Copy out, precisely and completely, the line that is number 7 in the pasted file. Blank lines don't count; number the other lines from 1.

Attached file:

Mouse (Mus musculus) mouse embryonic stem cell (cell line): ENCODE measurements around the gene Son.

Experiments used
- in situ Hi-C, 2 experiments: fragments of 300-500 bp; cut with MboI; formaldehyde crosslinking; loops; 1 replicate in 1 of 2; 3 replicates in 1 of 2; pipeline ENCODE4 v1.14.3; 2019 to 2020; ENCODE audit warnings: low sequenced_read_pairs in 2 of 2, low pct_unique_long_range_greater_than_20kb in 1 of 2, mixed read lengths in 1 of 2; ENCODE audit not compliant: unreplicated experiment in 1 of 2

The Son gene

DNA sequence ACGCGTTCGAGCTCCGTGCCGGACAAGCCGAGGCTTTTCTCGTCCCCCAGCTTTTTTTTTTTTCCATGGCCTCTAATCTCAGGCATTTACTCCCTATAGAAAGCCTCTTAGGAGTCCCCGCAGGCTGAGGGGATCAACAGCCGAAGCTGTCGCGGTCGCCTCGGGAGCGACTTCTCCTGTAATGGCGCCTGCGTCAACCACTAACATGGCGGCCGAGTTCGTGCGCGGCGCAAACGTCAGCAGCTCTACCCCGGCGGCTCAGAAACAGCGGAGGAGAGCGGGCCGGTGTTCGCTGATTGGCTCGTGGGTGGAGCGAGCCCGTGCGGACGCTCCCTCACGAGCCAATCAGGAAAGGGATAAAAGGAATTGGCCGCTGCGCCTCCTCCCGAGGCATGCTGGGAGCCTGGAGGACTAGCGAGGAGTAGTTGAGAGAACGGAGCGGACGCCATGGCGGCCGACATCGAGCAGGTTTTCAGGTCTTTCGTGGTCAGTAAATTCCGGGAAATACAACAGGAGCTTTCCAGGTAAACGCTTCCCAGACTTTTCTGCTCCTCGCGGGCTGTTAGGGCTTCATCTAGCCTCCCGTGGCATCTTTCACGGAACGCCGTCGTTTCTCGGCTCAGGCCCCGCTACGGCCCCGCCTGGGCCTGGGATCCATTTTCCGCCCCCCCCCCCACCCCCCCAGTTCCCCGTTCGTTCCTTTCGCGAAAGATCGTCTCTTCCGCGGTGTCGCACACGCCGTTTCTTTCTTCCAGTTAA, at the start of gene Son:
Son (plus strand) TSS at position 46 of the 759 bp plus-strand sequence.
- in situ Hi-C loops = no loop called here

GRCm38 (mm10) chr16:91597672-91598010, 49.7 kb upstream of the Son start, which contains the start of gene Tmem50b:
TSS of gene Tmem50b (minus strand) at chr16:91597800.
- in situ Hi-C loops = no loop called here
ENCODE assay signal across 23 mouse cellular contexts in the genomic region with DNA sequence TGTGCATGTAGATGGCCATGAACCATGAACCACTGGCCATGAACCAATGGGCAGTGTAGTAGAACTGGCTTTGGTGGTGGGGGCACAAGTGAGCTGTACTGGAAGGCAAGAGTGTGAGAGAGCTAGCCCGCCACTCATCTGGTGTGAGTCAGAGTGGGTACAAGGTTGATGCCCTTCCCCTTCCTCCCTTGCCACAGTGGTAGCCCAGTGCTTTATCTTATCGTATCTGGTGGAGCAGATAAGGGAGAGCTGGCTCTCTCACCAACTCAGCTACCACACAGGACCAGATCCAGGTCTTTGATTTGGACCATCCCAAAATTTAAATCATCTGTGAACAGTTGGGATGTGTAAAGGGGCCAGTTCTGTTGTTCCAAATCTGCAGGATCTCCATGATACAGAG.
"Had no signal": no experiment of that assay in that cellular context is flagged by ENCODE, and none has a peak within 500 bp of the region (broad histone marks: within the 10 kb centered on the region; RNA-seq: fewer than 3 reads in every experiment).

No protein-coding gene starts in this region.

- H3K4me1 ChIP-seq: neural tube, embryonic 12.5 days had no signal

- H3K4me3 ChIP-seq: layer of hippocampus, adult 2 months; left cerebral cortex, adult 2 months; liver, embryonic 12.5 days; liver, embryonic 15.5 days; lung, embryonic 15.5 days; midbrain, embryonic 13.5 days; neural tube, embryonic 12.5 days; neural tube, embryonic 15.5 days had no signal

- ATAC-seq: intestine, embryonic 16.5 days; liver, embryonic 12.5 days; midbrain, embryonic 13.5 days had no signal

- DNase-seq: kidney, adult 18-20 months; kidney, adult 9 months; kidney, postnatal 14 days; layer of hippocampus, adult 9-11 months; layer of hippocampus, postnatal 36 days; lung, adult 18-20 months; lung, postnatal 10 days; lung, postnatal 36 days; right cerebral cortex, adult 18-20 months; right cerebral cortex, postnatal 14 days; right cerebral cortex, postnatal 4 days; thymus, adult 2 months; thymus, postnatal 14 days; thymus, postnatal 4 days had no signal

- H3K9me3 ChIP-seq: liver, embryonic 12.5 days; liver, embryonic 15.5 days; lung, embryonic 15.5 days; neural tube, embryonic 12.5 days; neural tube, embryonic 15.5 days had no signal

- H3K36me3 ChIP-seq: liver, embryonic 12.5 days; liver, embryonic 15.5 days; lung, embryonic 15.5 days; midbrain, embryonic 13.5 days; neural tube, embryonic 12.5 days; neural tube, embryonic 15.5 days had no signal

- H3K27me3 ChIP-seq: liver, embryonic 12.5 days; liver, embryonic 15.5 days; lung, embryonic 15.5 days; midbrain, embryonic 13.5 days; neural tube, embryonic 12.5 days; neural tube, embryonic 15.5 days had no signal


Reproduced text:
- in situ Hi-C loops = no loop called here